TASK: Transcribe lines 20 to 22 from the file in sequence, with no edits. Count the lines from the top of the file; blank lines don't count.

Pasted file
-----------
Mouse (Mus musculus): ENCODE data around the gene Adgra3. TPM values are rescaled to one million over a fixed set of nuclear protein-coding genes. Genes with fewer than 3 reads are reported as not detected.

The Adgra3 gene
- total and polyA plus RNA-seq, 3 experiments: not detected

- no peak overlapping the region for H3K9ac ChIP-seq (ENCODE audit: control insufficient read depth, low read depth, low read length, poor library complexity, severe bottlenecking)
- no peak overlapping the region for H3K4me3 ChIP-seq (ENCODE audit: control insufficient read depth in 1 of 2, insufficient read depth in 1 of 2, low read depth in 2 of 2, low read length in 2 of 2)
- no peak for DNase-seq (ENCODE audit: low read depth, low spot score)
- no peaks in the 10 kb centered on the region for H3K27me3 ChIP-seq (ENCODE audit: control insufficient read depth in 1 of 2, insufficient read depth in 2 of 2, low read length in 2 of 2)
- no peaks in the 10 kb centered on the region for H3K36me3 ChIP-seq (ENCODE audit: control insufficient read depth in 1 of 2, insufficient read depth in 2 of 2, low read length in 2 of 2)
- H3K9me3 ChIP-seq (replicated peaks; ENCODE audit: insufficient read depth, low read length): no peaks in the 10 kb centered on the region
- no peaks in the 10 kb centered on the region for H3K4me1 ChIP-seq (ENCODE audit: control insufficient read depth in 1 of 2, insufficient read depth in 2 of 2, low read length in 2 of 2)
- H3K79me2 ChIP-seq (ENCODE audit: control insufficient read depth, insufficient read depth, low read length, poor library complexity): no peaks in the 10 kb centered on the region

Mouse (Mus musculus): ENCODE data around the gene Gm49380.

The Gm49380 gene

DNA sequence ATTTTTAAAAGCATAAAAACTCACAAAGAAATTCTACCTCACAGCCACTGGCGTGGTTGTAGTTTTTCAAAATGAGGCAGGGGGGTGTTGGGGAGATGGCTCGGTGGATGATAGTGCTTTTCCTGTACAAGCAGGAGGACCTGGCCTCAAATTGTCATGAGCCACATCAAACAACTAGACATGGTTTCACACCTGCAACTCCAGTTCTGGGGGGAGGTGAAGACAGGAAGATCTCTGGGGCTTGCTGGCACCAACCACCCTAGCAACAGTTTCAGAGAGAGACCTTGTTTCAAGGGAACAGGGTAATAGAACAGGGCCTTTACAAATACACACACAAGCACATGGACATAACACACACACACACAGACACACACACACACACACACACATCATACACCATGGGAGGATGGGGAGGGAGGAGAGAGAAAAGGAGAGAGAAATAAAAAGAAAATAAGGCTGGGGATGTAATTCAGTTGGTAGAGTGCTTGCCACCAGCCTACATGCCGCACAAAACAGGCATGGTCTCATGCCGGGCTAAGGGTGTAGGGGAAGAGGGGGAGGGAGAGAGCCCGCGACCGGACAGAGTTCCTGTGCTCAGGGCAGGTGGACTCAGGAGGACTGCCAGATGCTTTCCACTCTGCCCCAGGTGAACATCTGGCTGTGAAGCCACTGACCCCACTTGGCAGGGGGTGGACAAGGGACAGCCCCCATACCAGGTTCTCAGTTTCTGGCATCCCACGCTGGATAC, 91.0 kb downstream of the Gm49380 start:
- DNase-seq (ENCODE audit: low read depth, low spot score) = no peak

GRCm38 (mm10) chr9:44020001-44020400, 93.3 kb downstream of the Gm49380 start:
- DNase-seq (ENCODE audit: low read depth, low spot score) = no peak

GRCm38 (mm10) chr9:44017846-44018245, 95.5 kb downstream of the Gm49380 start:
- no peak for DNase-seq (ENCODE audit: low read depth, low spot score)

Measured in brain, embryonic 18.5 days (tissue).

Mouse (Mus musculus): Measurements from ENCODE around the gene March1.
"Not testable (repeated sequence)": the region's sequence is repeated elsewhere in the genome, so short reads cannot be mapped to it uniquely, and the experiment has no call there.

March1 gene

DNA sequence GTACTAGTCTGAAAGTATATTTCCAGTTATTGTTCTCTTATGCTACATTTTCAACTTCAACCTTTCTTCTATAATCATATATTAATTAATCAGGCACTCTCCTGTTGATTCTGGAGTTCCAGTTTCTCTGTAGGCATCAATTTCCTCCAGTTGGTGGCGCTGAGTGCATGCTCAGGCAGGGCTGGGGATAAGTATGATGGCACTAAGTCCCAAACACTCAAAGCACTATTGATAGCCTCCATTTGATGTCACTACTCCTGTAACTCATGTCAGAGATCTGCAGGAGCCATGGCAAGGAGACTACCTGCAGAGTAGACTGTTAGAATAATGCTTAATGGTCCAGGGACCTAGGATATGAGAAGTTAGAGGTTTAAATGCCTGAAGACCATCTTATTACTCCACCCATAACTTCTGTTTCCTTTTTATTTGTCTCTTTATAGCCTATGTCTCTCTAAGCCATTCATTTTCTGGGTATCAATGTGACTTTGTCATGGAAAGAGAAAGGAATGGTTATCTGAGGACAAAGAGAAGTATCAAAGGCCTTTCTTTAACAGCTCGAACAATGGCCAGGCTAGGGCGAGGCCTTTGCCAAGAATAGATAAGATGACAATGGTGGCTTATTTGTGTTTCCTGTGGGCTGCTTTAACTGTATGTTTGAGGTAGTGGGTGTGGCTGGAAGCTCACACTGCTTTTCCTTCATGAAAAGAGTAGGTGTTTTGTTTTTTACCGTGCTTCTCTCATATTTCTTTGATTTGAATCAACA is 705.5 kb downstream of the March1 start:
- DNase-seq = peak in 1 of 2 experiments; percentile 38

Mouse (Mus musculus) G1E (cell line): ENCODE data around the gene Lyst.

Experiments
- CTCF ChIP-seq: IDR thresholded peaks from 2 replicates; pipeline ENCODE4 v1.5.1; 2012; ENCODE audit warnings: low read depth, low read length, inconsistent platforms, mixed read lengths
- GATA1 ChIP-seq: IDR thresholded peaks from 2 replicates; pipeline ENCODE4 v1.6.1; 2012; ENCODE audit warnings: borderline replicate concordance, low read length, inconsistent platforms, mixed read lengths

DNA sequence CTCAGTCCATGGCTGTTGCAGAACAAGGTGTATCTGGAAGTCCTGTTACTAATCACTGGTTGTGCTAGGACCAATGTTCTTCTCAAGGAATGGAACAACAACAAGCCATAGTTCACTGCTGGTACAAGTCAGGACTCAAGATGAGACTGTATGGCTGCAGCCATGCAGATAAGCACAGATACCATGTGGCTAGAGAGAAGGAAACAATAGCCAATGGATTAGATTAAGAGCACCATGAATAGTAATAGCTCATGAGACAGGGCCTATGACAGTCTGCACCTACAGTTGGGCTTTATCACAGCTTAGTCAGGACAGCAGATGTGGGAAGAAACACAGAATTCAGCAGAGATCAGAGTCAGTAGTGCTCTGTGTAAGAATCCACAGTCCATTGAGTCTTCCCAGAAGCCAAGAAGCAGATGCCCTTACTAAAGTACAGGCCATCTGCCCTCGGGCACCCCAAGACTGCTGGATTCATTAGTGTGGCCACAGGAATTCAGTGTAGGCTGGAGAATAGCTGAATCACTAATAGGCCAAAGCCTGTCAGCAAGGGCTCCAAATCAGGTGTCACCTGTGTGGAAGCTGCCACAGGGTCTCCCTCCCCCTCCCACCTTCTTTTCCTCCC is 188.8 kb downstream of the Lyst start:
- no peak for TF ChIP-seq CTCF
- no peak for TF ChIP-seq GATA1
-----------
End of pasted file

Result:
Measured in brain, embryonic 18.5 days (tissue).

Mouse (Mus musculus): Measurements from ENCODE around the gene March1.
"Not testable (repeated sequence)": the region's sequence is repeated elsewhere in the genome, so short reads cannot be mapped to it uniquely, and the experiment has no call there.